UPDATE 30 DECEMBER: Apple has announced that the battery replacement program will commence immediately, instead of the initial late January rollout. More below.
Apple has apologised for slowing down the performance of older iPhones in an attempt to preserve battery life. The company has caught a large amount of flak since confirming a theory that iOS reduces power draw as the battery ages; preventing issues like the device suddenly shutting down.
The company has stated that it would never deliberately shorten the lifespan of any Apple product, as the “goal has always been to create products that our customers love, and making iPhones last as long as possible is an important part of that.”
Sadly, the days following the original admission were followed by a wave of lawsuits. Which is likely what has forced Apple into having to take measures to placate its demanding customer base.
These measures include reducing the price of an out-of-warranty battery replacement, taking it from $79 to $29 for all of 2018. The company will also be update iOS to provide more information about battery health; giving customers more information about whether they should consider signing up for a replacement.
For Malaysian iPhone users affected by this, Apple has confirmed that the discounted battery replacement prices will also apply in Malaysia. The battery replacement offer will apply only to iPhone 6 and later, and will cost RM129 (instead of RM369). The discount will begin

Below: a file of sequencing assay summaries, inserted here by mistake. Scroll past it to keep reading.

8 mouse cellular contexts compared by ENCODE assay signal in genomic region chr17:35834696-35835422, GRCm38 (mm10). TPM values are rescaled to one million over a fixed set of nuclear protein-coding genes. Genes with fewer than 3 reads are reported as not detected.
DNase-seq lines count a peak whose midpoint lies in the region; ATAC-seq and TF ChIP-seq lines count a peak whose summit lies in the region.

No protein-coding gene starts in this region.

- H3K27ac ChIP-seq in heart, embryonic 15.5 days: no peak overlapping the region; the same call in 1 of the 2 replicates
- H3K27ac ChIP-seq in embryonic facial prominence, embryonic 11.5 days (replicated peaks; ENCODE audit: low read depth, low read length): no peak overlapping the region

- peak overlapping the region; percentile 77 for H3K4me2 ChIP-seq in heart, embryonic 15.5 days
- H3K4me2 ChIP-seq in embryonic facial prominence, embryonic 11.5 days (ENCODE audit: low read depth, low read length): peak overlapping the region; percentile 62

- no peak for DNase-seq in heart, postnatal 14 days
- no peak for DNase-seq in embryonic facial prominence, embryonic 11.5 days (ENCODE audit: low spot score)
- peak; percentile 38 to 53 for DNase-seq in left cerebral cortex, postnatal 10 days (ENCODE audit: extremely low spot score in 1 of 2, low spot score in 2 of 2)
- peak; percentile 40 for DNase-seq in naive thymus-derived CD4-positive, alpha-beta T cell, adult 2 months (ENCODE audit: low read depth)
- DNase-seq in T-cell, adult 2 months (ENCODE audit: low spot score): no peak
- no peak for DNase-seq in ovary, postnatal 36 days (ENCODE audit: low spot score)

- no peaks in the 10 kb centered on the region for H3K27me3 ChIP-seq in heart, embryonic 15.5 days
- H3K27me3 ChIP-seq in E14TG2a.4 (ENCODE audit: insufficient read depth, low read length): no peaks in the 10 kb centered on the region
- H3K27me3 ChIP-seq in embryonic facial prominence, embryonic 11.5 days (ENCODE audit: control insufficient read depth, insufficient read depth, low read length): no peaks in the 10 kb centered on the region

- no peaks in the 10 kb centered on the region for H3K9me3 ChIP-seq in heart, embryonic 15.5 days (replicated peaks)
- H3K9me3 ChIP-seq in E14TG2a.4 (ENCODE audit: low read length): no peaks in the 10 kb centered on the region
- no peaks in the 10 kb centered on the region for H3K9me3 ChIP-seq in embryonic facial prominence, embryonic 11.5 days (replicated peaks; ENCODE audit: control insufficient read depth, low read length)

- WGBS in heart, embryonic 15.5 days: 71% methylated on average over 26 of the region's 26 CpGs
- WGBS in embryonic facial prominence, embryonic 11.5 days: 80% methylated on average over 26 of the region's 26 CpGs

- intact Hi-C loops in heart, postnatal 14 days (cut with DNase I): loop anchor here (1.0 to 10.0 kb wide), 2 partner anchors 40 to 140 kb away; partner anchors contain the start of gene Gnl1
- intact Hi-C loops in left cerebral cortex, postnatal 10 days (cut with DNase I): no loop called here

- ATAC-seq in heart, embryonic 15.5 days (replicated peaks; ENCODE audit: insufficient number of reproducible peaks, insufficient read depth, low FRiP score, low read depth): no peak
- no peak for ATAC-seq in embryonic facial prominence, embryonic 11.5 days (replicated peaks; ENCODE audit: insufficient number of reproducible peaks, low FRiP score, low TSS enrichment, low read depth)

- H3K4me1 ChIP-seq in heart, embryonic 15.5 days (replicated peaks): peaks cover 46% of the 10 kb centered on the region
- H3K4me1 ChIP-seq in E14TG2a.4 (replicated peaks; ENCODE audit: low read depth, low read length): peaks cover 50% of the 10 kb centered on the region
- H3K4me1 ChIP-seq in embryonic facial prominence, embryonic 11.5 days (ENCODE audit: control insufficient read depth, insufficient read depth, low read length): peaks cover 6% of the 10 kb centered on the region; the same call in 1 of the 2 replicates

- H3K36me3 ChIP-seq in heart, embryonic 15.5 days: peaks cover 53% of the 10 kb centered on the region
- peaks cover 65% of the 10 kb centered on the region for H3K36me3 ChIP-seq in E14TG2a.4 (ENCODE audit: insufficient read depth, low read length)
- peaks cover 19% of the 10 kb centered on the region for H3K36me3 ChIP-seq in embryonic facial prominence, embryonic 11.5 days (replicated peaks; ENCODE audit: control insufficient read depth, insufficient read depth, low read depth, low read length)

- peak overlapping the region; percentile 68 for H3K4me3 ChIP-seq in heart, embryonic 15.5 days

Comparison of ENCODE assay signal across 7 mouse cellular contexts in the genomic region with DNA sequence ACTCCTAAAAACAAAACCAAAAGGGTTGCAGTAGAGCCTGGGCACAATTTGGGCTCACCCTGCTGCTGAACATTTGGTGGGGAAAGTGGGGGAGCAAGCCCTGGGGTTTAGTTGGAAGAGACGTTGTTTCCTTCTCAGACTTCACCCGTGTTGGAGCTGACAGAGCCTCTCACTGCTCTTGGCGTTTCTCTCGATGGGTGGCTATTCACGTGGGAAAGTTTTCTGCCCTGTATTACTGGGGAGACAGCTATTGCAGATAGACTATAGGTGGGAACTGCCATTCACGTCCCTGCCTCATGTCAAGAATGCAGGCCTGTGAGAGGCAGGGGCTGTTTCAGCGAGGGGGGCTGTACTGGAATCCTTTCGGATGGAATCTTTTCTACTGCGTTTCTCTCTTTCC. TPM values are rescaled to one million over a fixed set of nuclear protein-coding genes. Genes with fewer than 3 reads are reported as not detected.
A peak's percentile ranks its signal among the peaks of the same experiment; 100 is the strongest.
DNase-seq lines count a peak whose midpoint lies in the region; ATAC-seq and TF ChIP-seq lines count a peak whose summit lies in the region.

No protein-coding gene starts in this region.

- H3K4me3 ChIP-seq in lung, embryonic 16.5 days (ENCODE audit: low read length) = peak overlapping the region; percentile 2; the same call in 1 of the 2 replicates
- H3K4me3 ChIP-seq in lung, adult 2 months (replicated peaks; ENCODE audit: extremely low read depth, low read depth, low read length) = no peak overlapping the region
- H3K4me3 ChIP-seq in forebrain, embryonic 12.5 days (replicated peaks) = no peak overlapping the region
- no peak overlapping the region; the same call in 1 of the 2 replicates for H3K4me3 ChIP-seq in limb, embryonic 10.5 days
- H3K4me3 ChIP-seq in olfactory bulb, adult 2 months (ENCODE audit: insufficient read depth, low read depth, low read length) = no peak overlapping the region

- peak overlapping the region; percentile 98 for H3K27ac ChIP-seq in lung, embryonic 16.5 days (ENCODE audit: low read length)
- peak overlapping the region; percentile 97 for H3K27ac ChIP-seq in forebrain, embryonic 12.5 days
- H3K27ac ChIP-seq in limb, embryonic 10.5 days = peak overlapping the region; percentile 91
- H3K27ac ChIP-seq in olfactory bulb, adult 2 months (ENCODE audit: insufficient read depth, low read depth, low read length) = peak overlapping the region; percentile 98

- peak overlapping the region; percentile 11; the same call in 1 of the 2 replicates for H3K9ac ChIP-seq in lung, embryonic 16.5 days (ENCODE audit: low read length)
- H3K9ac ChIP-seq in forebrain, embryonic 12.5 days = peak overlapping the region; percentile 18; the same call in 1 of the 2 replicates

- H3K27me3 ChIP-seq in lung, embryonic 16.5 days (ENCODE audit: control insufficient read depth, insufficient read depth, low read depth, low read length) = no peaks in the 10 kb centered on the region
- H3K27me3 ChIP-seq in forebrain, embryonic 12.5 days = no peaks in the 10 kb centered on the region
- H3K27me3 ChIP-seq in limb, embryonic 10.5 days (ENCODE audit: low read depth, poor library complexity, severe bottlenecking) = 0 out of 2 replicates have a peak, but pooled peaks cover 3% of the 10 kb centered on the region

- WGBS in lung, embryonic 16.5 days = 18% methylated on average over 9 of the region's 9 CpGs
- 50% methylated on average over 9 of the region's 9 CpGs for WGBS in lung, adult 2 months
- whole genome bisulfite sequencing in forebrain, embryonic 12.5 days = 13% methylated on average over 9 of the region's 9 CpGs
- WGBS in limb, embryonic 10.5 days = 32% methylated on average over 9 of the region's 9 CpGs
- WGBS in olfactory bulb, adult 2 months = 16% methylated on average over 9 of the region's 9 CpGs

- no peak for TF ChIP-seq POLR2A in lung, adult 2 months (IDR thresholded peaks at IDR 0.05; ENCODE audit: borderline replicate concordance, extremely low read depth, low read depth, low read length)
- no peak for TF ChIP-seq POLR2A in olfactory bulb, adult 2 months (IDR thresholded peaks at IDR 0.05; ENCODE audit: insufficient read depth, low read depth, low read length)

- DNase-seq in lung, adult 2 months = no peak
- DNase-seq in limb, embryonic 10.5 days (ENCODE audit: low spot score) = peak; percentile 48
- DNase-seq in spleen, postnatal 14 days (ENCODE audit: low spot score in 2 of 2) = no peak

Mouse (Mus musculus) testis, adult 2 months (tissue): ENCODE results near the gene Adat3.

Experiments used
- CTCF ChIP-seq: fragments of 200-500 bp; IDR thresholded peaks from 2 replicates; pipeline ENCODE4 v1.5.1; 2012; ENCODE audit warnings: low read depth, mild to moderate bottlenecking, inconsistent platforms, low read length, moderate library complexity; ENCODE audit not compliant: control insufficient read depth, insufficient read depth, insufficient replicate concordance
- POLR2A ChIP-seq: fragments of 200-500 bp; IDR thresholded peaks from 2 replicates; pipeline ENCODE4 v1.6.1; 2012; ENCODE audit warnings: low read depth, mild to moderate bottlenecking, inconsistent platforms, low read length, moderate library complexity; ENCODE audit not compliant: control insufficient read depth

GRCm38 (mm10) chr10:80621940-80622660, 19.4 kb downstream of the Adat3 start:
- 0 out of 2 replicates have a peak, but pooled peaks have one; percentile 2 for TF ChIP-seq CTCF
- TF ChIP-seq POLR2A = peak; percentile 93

in late January 2018 immediately and continue until the end of the year. The iOS update will also be pushed out some time in late January to “give users more visibility into the health of their iPhone’s battery, so they can see for themselves if its condition is affecting performance”.
It’s interesting to observe the public outcry against Apple’s solution to a problem plaguing older iPhones. A number of posts on message boards claim that they would have preferred to be told to replace their batteries, rather than have their phones slowed down to the point of becoming an annoyance.
Batteries are becoming the weak point in modern technology. Apple is not the only one struggling to keep the lithium-ion cells running properly, with Samsung’s Galaxy Note 8 also appearing to suffer from battery related problems. At this rate, it might be time to take alternative battery technologies a little more seriously.